While Libya continues to be awash with weapons five years after the revolution that overthrew Muammar Qaddafi, subsequent years of fighting have left many sides short of ammunition and other supplies. There is a need to allow the forces fighting the Islamic State’s expansion in Libya to have access to the means to prosecute the fight. The move is, however, a calculated risk that may inflame the civil war tearing the country apart.
The Republic of the Marshall Islands (RMI) filed suit in the International Court of Justice (ICJ) in April 2014 against nine nations known or believed to possess nuclear weapons: the five recognized nuclear weapons states (the United States, the United Kingdom, France, China, and Russia) as well as India, Pakistan, Israel, and North Korea. The suit alleges that these states failed to meet their legal obligations “to pursue in good faith” negotiations leading to nuclear disarmament.
The NATO Alliance will grow from 28 to 29 members with the addition of Montenegro in the next year or two. Reaching consensus on Montenegro’s invitation was not without challenges. Indeed, the issue remained unresolved heading into the last weeks and days before the ministerial. Skeptics were hesitant to risk Russia’s ire over a country whose case, in the view of some, is not particularly compelling.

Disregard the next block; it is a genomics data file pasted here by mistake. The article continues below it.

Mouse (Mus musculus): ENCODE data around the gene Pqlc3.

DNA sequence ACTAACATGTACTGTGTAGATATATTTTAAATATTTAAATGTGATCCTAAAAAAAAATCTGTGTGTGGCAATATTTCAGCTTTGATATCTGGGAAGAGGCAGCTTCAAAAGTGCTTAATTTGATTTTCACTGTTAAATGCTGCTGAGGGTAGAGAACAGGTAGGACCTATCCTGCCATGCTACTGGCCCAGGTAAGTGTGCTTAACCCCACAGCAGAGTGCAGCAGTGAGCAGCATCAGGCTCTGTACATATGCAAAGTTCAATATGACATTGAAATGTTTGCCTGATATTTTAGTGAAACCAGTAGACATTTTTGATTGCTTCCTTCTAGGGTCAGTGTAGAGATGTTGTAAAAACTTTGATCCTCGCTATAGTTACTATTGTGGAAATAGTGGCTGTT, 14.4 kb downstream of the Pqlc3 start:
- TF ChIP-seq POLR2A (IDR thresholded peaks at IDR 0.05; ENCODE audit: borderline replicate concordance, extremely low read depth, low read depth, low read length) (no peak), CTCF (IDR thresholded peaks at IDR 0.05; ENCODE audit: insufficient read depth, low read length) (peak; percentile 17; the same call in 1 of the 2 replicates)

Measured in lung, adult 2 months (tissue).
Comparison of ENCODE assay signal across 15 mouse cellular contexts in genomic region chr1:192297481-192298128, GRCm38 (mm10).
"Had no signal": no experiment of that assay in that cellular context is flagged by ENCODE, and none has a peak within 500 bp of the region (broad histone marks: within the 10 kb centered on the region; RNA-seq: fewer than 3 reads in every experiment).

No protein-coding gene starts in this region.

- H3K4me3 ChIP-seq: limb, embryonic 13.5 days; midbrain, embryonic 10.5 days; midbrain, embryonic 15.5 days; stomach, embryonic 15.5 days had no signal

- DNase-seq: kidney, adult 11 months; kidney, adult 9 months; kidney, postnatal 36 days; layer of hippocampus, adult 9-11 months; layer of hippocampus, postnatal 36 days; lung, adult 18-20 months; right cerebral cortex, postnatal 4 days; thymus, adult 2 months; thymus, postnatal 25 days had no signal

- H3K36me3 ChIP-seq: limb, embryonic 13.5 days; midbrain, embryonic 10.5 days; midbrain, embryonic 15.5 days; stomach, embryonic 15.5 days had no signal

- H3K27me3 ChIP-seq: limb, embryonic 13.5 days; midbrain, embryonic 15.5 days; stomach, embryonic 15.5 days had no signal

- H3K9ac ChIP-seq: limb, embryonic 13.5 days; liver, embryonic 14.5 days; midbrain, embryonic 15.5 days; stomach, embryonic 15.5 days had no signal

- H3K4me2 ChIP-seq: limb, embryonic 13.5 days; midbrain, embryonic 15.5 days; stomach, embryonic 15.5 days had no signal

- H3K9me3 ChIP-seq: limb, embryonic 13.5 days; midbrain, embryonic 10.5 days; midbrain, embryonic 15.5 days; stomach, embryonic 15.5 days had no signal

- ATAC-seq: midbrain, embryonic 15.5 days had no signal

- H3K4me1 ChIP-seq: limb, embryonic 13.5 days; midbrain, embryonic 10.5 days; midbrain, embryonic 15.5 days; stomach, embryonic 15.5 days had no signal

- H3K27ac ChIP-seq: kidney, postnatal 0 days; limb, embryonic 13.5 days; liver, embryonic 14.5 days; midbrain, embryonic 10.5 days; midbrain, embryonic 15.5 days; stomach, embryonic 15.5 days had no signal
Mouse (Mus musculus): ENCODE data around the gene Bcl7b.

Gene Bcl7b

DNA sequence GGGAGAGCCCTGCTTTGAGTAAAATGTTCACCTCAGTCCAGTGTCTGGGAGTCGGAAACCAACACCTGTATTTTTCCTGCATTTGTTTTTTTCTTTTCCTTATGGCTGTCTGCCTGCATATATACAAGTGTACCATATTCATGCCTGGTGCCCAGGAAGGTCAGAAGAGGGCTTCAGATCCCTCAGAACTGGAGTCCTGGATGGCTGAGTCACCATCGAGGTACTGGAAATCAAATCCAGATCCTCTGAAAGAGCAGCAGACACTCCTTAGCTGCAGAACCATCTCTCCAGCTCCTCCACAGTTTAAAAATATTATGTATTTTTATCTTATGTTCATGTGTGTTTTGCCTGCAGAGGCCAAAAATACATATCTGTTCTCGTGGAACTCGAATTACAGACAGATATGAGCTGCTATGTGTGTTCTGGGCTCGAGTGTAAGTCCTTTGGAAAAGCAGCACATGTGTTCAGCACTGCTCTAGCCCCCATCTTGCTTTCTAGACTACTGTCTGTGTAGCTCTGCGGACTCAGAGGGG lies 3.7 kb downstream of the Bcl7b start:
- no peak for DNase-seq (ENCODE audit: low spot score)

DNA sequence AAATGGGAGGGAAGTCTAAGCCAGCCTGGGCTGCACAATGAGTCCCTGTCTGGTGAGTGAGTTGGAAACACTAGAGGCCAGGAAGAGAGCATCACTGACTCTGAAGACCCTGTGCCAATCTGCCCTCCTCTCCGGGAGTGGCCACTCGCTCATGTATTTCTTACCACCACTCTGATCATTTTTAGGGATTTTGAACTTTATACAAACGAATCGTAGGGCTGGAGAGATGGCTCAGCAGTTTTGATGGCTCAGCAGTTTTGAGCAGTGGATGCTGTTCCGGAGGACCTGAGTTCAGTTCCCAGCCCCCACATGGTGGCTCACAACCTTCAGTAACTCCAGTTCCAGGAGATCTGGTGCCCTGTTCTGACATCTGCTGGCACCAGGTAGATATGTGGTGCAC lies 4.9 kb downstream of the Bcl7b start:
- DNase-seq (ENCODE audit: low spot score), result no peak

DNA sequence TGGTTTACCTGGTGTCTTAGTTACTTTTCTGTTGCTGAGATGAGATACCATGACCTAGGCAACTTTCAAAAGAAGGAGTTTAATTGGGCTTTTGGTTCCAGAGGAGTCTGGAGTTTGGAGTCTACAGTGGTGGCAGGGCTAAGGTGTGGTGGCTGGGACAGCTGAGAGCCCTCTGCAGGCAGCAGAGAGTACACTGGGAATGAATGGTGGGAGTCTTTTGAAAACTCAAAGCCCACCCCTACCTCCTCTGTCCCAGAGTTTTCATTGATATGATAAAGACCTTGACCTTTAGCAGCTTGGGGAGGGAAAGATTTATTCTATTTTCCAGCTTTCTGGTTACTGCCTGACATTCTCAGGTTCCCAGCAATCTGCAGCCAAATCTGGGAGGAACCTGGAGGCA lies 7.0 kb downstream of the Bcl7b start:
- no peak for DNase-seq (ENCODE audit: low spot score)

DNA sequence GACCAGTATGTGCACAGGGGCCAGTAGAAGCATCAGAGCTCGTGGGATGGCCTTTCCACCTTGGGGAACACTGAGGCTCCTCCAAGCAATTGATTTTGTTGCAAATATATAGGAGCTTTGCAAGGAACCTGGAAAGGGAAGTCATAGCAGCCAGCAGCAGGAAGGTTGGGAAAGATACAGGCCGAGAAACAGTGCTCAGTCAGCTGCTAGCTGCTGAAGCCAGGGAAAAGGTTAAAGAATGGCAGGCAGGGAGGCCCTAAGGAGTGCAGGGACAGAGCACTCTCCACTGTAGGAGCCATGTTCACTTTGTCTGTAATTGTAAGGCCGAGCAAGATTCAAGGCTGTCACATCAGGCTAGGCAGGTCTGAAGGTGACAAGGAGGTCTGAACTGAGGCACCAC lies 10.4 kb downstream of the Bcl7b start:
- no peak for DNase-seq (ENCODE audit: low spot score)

Russia’s irredentist and revisionist narrative, coupled with its willingness to use military aggression irrespective of basic protocols of international law, creates an unstable security paradigm in Europe. Russia now presents an intractable challenge in Europe for the United States.
European public opinion impacts defense investments. Public support leads to additional military dollars, but there’s typically a three-year gap between formation of positive opinions about defense investments and actual increased spending.